Containment Instead of Refoulement: Shifting State Responsibility in the Age of Cooperative Migration Control?

Abstract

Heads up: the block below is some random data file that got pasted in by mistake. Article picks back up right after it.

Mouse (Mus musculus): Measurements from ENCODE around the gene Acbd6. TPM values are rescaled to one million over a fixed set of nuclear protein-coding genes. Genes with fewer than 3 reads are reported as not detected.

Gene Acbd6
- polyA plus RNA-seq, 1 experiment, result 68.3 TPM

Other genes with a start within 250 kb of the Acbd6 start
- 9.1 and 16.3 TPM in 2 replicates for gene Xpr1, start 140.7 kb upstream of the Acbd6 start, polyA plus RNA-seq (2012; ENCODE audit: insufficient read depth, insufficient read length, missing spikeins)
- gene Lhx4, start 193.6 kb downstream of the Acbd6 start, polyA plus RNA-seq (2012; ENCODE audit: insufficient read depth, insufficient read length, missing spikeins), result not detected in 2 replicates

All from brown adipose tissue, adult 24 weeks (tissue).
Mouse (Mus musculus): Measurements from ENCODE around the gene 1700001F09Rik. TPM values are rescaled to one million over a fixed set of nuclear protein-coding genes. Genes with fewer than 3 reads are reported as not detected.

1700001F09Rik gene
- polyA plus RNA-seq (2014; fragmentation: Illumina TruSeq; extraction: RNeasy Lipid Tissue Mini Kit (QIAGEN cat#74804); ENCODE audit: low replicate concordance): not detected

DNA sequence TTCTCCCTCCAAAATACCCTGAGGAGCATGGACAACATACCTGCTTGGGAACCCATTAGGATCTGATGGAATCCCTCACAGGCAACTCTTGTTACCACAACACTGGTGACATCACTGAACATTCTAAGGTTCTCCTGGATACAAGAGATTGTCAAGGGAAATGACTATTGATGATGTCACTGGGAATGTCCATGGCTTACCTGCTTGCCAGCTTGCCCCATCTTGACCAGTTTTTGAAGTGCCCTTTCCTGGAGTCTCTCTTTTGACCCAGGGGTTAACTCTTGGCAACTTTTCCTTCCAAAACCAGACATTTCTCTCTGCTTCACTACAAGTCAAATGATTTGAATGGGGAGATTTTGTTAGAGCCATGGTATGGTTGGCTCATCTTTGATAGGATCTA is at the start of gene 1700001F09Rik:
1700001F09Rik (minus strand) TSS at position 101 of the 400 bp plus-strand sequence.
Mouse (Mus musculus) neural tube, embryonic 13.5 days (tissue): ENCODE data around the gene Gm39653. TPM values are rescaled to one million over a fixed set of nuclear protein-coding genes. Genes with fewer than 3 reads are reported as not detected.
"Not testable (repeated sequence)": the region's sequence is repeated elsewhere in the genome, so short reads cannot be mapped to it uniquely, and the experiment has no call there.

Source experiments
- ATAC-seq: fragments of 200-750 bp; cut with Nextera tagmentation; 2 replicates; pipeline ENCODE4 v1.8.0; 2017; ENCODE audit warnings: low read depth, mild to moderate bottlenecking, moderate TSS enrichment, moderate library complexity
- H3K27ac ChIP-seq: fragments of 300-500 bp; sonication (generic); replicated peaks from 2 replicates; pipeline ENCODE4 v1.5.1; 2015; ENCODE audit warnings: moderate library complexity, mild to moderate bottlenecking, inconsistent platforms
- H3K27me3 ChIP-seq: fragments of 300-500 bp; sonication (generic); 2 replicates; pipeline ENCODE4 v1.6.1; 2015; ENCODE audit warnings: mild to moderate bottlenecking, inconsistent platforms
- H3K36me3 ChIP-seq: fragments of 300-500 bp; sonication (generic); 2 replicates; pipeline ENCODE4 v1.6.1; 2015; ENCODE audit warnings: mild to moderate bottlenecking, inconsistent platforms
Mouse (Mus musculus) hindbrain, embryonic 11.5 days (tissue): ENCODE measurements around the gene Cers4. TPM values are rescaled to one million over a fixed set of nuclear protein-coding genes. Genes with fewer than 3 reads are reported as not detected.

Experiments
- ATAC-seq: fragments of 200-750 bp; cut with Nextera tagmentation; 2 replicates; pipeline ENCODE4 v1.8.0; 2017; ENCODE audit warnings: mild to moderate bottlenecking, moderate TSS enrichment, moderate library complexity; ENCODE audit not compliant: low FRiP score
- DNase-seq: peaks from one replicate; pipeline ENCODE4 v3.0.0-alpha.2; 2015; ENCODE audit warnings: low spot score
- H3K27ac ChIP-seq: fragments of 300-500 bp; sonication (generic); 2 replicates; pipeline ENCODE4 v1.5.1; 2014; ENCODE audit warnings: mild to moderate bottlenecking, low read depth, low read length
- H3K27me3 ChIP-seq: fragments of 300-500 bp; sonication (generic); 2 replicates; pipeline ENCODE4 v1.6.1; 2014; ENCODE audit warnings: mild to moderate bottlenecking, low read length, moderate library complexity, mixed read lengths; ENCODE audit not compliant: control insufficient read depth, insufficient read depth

Containment policies whereby destination States provide funding, equipment and training to transit States that intercept refugees on their behalf suggest that destination States try to circumvent the prohibition of refoulement and raise the question to what extent destination States can avoid responsibility for violations of the rights of migrants and refugees by cooperating with transit States. Answering this question requires broadening the analysis beyond the principle of non-refoulement, including not only international human rights law, especially the right to leave and the concept of jurisdiction, but also the law of State responsibility, notably the prohibition of complicity. This article argues that, although it remains debatable whether the principle of non-refoulement applies when transit States intercept migrants and refugees on behalf of sponsoring destination States, the wider network of international law rules constrains the latter’s ability to avoid responsibility when implementing cooperative migration control policies.